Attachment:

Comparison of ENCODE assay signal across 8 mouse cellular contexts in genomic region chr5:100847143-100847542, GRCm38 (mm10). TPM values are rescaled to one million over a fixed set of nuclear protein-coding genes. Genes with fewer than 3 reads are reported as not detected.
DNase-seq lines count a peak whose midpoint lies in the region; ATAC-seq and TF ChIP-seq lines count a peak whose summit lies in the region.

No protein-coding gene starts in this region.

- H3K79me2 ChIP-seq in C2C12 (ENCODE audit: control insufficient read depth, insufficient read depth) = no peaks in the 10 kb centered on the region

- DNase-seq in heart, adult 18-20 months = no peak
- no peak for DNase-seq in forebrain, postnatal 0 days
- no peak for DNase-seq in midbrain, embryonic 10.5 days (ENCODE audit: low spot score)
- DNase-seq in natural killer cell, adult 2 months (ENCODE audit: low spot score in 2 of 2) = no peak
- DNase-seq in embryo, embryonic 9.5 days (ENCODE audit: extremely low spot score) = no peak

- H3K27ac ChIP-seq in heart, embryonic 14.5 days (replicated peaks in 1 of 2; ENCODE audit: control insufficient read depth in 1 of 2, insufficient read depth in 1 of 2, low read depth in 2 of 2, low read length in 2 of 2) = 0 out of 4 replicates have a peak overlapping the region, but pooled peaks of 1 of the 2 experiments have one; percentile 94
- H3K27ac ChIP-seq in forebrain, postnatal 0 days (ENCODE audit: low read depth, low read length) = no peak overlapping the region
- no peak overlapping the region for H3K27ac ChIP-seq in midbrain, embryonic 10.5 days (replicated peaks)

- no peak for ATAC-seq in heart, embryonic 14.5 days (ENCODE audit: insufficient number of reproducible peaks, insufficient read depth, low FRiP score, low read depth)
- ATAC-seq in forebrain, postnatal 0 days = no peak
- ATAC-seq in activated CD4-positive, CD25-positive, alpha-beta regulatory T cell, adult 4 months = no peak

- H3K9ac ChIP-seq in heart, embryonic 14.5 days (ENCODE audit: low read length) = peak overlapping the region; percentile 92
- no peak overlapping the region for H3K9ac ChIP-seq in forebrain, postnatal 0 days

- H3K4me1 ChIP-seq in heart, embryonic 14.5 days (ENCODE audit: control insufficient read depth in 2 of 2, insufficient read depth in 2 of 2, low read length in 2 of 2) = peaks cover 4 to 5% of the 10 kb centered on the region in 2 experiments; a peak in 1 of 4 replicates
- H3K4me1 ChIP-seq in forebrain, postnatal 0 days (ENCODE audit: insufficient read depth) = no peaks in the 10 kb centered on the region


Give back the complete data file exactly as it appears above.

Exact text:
Comparison of ENCODE assay signal across 8 mouse cellular contexts in genomic region chr5:100847143-100847542, GRCm38 (mm10). TPM values are rescaled to one million over a fixed set of nuclear protein-coding genes. Genes with fewer than 3 reads are reported as not detected.
DNase-seq lines count a peak whose midpoint lies in the region; ATAC-seq and TF ChIP-seq lines count a peak whose summit lies in the region.

No protein-coding gene starts in this region.

- H3K79me2 ChIP-seq in C2C12 (ENCODE audit: control insufficient read depth, insufficient read depth) = no peaks in the 10 kb centered on the region

- DNase-seq in heart, adult 18-20 months = no peak
- no peak for DNase-seq in forebrain, postnatal 0 days
- no peak for DNase-seq in midbrain, embryonic 10.5 days (ENCODE audit: low spot score)
- DNase-seq in natural killer cell, adult 2 months (ENCODE audit: low spot score in 2 of 2) = no peak
- DNase-seq in embryo, embryonic 9.5 days (ENCODE audit: extremely low spot score) = no peak

- H3K27ac ChIP-seq in heart, embryonic 14.5 days (replicated peaks in 1 of 2; ENCODE audit: control insufficient read depth in 1 of 2, insufficient read depth in 1 of 2, low read depth in 2 of 2, low read length in 2 of 2) = 0 out of 4 replicates have a peak overlapping the region, but pooled peaks of 1 of the 2 experiments have one; percentile 94
- H3K27ac ChIP-seq in forebrain, postnatal 0 days (ENCODE audit: low read depth, low read length) = no peak overlapping the region
- no peak overlapping the region for H3K27ac ChIP-seq in midbrain, embryonic 10.5 days (replicated peaks)

- no peak for ATAC-seq in heart, embryonic 14.5 days (ENCODE audit: insufficient number of reproducible peaks, insufficient read depth, low FRiP score, low read depth)
- ATAC-seq in forebrain, postnatal 0 days = no peak
- ATAC-seq in activated CD4-positive, CD25-positive, alpha-beta regulatory T cell, adult 4 months = no peak

- H3K9ac ChIP-seq in heart, embryonic 14.5 days (ENCODE audit: low read length) = peak overlapping the region; percentile 92
- no peak overlapping the region for H3K9ac ChIP-seq in forebrain, postnatal 0 days

- H3K4me1 ChIP-seq in heart, embryonic 14.5 days (ENCODE audit: control insufficient read depth in 2 of 2, insufficient read depth in 2 of 2, low read length in 2 of 2) = peaks cover 4 to 5% of the 10 kb centered on the region in 2 experiments; a peak in 1 of 4 replicates
- H3K4me1 ChIP-seq in forebrain, postnatal 0 days (ENCODE audit: insufficient read depth) = no peaks in the 10 kb centered on the region